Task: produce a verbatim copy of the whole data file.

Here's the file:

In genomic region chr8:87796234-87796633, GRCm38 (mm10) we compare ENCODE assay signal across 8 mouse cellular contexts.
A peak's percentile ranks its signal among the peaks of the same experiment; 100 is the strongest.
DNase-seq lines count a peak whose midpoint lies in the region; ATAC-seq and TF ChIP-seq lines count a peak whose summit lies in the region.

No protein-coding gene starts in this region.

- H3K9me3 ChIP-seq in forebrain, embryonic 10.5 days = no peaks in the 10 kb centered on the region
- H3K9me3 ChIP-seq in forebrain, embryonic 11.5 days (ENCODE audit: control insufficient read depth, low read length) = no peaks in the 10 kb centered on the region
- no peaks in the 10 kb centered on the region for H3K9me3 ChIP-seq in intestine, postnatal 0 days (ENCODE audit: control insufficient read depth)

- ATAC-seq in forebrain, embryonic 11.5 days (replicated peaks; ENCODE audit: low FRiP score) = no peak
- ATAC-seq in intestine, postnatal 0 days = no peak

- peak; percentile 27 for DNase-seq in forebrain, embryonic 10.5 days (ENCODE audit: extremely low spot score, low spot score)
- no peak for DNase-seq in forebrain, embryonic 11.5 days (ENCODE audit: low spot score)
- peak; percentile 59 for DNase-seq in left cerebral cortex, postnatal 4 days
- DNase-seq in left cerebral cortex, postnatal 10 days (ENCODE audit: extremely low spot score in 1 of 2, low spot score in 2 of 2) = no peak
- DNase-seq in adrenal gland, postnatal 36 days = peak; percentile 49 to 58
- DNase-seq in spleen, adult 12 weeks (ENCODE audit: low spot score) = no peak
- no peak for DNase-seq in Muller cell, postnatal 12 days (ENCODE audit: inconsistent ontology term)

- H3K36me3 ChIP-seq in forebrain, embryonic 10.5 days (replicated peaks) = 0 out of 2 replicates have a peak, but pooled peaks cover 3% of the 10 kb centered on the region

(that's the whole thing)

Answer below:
In genomic region chr8:87796234-87796633, GRCm38 (mm10) we compare ENCODE assay signal across 8 mouse cellular contexts.
A peak's percentile ranks its signal among the peaks of the same experiment; 100 is the strongest.
DNase-seq lines count a peak whose midpoint lies in the region; ATAC-seq and TF ChIP-seq lines count a peak whose summit lies in the region.

No protein-coding gene starts in this region.

- H3K9me3 ChIP-seq in forebrain, embryonic 10.5 days = no peaks in the 10 kb centered on the region
- H3K9me3 ChIP-seq in forebrain, embryonic 11.5 days (ENCODE audit: control insufficient read depth, low read length) = no peaks in the 10 kb centered on the region
- no peaks in the 10 kb centered on the region for H3K9me3 ChIP-seq in intestine, postnatal 0 days (ENCODE audit: control insufficient read depth)

- ATAC-seq in forebrain, embryonic 11.5 days (replicated peaks; ENCODE audit: low FRiP score) = no peak
- ATAC-seq in intestine, postnatal 0 days = no peak

- peak; percentile 27 for DNase-seq in forebrain, embryonic 10.5 days (ENCODE audit: extremely low spot score, low spot score)
- no peak for DNase-seq in forebrain, embryonic 11.5 days (ENCODE audit: low spot score)
- peak; percentile 59 for DNase-seq in left cerebral cortex, postnatal 4 days
- DNase-seq in left cerebral cortex, postnatal 10 days (ENCODE audit: extremely low spot score in 1 of 2, low spot score in 2 of 2) = no peak
- DNase-seq in adrenal gland, postnatal 36 days = peak; percentile 49 to 58
- DNase-seq in spleen, adult 12 weeks (ENCODE audit: low spot score) = no peak
- no peak for DNase-seq in Muller cell, postnatal 12 days (ENCODE audit: inconsistent ontology term)

- H3K36me3 ChIP-seq in forebrain, embryonic 10.5 days (replicated peaks) = 0 out of 2 replicates have a peak, but pooled peaks cover 3% of the 10 kb centered on the region